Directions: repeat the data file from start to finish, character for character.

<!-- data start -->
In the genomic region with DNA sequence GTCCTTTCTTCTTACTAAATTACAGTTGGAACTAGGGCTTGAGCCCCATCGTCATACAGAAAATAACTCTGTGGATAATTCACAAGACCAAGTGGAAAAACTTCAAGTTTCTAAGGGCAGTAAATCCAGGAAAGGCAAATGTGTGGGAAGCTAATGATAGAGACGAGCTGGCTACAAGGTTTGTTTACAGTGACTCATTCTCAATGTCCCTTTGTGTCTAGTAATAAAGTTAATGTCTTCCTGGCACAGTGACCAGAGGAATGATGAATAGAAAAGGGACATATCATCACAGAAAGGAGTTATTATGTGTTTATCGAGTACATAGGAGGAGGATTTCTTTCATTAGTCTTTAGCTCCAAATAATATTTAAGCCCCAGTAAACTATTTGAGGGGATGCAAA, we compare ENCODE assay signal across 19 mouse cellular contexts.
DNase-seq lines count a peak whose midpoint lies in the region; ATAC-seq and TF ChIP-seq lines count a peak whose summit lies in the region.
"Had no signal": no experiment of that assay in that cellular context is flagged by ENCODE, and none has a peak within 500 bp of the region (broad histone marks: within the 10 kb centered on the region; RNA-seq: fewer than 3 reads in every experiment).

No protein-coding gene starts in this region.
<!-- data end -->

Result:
In the genomic region with DNA sequence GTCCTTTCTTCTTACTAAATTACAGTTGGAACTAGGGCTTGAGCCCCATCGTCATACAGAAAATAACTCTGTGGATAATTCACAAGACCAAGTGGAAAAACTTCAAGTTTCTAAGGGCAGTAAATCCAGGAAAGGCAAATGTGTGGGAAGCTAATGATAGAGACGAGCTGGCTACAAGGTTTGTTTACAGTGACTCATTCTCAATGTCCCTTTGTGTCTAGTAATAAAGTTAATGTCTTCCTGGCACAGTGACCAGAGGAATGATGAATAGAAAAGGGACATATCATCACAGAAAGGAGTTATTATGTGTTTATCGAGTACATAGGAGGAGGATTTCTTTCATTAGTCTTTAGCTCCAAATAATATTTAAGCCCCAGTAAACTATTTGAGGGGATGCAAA, we compare ENCODE assay signal across 19 mouse cellular contexts.
DNase-seq lines count a peak whose midpoint lies in the region; ATAC-seq and TF ChIP-seq lines count a peak whose summit lies in the region.
"Had no signal": no experiment of that assay in that cellular context is flagged by ENCODE, and none has a peak within 500 bp of the region (broad histone marks: within the 10 kb centered on the region; RNA-seq: fewer than 3 reads in every experiment).

No protein-coding gene starts in this region.